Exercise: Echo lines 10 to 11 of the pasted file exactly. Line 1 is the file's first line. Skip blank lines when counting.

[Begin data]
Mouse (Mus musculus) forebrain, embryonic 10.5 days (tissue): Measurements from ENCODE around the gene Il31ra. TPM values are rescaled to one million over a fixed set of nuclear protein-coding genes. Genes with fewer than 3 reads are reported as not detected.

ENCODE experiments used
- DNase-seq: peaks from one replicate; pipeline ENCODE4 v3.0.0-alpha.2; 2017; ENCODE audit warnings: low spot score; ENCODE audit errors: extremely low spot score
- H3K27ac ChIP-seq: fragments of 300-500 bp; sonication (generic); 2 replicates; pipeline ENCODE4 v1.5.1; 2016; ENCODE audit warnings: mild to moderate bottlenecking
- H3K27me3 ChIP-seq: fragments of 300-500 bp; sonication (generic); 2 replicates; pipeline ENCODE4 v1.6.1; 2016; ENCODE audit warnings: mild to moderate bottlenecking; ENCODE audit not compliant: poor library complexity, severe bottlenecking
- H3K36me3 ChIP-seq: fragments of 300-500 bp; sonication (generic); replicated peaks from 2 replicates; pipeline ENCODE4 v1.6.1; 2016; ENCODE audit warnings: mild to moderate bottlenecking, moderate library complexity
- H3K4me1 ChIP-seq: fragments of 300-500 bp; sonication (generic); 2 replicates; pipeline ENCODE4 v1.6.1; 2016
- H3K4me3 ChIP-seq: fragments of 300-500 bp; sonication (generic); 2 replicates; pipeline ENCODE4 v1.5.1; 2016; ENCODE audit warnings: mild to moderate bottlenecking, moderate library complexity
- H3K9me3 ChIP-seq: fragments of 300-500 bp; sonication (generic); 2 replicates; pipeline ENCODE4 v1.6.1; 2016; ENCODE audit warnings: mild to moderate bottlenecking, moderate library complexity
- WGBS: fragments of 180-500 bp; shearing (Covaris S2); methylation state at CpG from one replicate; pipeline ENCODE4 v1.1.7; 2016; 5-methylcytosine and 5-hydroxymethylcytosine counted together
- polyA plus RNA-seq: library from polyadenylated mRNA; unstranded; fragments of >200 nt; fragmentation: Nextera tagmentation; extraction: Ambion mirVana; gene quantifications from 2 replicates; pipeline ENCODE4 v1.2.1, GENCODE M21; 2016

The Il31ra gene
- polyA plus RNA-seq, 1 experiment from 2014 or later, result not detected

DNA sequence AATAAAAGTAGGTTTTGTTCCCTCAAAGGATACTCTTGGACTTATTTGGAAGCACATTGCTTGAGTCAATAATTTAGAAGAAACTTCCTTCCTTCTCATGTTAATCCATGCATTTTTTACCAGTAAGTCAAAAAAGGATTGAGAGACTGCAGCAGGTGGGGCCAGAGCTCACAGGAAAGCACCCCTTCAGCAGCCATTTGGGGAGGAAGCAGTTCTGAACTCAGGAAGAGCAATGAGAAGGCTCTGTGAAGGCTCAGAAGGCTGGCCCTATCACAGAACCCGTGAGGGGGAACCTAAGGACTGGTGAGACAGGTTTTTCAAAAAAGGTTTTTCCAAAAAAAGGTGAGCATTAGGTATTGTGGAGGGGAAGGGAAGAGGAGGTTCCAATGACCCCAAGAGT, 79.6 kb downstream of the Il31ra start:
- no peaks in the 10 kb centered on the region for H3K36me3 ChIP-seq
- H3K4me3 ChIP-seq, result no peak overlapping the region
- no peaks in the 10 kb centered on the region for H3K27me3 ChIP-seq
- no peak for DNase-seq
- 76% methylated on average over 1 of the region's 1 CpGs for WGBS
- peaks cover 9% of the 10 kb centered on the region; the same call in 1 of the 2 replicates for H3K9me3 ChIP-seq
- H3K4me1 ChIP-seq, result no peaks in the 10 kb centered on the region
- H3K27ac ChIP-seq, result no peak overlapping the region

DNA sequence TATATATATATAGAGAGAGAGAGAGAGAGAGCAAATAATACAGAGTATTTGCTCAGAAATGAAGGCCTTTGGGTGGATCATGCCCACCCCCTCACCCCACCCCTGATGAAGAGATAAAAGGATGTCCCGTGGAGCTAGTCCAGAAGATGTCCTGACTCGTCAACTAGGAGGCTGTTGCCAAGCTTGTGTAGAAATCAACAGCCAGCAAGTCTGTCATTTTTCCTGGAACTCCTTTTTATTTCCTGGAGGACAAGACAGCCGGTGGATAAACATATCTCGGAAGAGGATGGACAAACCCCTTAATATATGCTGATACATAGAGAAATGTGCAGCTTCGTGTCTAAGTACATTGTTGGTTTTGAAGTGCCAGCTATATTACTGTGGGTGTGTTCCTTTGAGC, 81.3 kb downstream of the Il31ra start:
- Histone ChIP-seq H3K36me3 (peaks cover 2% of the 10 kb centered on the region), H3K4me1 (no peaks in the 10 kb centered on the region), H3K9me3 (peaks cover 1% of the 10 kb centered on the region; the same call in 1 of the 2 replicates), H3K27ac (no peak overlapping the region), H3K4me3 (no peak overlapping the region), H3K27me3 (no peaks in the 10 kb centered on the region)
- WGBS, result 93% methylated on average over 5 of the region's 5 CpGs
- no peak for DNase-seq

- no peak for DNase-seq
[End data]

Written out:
- WGBS: fragments of 180-500 bp; shearing (Covaris S2); methylation state at CpG from one replicate; pipeline ENCODE4 v1.1.7; 2016; 5-methylcytosine and 5-hydroxymethylcytosine counted together
- polyA plus RNA-seq: library from polyadenylated mRNA; unstranded; fragments of >200 nt; fragmentation: Nextera tagmentation; extraction: Ambion mirVana; gene quantifications from 2 replicates; pipeline ENCODE4 v1.2.1, GENCODE M21; 2016